I have now finished my cooling load calcs and can generally handle the required cooling load with 66ºF cooling water. AT these temps I would need a humidity over 95% to reach dewpoint. So from a condensation point of view I should be fine.

    Is there any other placement recommendations that you all can provide? Any concerns with locating panels whose sole purpose would be to heat or cool clerestory spaces (vaulted portion of ceiling) and not be able to 'see' the floor space or occupants.

    Many thanks for any direction provided.


    Remember there will be back losses of the panel in both heating, and cooling. There is a bit of an off set there. How much I don’t have definitive information other than it is there.
    SENWiEco
  • SENWiEcoSENWiEco Member Posts: 82
    @Voyager - No I am saying with my very low cooling loads/flux and therefore warming temperature cooling water, the interior humidity would need to reach 95% before I would have condensation on surfaces at my 76ºF room setpoint. For this set point I will be running 66ºF cooling water
    Sean Wiens
  • SENWiEcoSENWiEco Member Posts: 82
    Thanks @Gordy Understood re back losses. Majority will still be inside conditioned space so not really lost (benefit of ceiling in basement over floor). :smiley: With R60effective insulation for top floor ceiling/roof + the 3/4" polyiso of the panel, and only running 66ºF cooling and 85ºF heating supply, I do not think I need to be too worried about transfer through the envelope. Internal floors will also be back insulated to R22 above the panels.
    Sean Wiens
  • SENWiEcoSENWiEco Member Posts: 82
    To give everyone an idea on loads. This dwelling has 5000ft2 of conditioned space and my total heating load is 18,230 Btu/hr and Cooling 21,252 Btu/hr. My heating Flux range is 1.82-9.58 with an average of 5.19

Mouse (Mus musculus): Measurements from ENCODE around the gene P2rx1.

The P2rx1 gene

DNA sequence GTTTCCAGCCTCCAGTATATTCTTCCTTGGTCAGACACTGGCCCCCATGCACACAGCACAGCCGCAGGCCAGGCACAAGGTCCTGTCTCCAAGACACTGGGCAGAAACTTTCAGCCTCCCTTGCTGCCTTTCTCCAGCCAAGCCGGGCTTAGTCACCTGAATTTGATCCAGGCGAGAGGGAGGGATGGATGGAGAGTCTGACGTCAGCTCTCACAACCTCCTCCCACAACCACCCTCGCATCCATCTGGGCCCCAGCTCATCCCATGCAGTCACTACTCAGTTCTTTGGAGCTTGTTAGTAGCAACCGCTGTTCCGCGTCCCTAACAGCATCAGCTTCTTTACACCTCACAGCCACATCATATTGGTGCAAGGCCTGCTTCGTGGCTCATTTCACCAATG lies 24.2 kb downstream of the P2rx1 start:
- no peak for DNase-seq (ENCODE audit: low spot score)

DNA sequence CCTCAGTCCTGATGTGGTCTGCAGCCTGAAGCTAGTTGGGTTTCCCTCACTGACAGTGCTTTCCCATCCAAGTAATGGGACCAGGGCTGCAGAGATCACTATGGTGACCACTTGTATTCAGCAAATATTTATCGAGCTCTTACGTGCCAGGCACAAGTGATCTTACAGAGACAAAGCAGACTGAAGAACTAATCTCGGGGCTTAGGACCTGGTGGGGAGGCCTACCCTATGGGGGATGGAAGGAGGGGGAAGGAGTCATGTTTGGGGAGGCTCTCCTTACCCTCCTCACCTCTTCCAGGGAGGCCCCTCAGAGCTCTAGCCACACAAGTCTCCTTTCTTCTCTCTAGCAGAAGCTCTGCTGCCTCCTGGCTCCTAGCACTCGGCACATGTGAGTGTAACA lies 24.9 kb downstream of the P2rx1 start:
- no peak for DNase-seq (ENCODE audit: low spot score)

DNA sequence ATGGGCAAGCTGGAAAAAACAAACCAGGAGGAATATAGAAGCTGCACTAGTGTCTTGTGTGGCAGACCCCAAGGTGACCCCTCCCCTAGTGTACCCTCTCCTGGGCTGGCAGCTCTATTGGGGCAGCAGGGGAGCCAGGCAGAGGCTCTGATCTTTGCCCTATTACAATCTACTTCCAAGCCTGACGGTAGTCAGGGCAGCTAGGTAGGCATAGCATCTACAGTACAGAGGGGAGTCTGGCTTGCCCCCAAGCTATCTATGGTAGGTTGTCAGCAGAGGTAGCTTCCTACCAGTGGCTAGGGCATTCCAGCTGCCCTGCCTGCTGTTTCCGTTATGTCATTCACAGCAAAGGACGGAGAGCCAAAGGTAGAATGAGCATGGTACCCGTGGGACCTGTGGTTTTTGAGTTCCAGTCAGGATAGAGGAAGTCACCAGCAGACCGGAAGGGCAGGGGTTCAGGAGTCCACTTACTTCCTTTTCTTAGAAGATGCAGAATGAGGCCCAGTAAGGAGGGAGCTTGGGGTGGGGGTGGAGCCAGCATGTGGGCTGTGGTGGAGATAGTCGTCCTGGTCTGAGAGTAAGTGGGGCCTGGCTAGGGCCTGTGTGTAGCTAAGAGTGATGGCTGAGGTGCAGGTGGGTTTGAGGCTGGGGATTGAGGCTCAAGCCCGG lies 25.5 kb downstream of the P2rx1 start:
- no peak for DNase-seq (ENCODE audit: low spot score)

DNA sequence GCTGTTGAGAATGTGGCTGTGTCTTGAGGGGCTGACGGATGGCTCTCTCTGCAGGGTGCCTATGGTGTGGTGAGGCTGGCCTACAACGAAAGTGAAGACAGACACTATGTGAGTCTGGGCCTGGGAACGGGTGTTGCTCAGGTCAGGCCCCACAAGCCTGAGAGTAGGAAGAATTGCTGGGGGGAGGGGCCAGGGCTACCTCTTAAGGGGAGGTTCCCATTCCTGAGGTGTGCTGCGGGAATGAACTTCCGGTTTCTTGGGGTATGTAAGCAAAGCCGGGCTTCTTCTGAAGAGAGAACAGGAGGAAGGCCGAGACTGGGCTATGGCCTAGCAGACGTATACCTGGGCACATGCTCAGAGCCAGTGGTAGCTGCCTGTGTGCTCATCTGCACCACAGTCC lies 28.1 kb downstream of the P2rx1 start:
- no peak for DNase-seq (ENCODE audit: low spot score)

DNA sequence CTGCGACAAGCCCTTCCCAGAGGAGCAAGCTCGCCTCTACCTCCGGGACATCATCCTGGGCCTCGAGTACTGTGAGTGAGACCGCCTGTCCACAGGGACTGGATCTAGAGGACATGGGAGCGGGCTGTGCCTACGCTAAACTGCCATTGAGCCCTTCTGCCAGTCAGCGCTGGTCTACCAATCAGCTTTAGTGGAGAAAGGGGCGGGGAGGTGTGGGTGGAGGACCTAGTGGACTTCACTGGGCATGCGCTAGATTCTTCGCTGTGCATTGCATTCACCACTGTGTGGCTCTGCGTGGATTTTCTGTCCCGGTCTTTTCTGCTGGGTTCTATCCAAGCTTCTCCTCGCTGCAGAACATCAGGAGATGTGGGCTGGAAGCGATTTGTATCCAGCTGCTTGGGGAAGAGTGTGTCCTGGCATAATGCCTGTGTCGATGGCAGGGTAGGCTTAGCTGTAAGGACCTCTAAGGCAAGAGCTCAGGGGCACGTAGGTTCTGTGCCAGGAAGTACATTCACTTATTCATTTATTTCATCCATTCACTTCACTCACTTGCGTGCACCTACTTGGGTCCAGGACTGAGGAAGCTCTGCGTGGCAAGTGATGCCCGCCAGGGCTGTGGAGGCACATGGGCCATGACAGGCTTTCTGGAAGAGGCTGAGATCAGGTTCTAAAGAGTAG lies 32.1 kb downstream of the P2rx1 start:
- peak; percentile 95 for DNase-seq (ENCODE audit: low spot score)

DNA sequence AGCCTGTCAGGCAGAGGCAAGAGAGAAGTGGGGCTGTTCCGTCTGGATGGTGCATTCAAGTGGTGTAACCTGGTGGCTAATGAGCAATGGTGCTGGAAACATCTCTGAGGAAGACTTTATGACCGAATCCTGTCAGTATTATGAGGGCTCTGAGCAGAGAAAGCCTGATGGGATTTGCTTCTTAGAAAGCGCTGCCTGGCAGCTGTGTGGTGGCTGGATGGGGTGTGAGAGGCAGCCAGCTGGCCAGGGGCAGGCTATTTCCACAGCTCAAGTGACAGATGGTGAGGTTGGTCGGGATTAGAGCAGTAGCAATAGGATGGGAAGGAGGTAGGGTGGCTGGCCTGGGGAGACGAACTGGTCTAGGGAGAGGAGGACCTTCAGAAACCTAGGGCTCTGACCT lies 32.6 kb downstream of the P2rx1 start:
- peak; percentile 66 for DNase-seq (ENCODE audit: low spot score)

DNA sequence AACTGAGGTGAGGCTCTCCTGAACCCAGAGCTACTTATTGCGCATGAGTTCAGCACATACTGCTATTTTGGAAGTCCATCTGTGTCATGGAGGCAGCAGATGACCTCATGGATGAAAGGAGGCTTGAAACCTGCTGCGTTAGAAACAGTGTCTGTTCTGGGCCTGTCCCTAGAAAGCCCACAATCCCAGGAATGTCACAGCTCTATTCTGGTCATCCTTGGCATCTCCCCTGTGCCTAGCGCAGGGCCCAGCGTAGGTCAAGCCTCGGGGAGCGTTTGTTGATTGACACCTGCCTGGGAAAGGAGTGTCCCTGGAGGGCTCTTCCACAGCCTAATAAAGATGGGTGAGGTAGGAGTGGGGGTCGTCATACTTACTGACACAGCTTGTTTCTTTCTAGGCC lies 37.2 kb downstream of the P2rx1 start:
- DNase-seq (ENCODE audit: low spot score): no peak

Sean Wiens
  • VoyagerVoyager Member Posts: 229
    SENWiEco said:

    @Voyager - No I am saying with my very low cooling loads/flux and therefore warming temperature cooling water, the interior humidity would need to reach 95% before I would have condensation on surfaces at my 76ºF room setpoint. For this set point I will be running 66ºF cooling water

    I am curious how you came to that conclusion? That didn’t sound right based on my experience so I did a quick check and it seems to me that if you have 66 degree panel temps in a 76 degree room, you would risk condensation if the RH in the room was above about 65% rather than 95%. Here is one fairly easy to use calculator, for example. http://andrew.rsmas.miami.edu/bmcnoldy/Humidity.html

    Maybe I am still not understanding your thinking...
  • SENWiEcoSENWiEco Member Posts: 82
    @Voyager You are totally correct. Thank you for making me take a step back and think. I had an error in my spreadsheet as was running the dew point of the cooled surface and not of the room air. :neutral: But I am still good. As I am running 66ºF degree cooling water, my ceiling surface temp will be 70.84ºF meaning I would still need a humidity above 84%, @ 76ºF room set, to reach a dewpoint temp of 70.84. This will never happen (other than possibly in a bathroom after a shower - need to figure out what to do about that or if it is for too short of a time period to worry about). But again, thanks for making me take a step back.
    Sean Wiens
  • GordyGordy Member Posts: 9,523
    You have to put together the whole radiant cooling package. He will be using an HRV to control humidity, along with air exchange with that low load envelope. There will be no chance of condenapsation with proper sensors, and control strategy. The cooling is less than 2 tons for a 5k sf home. So the Average panel temp will not need to be that low.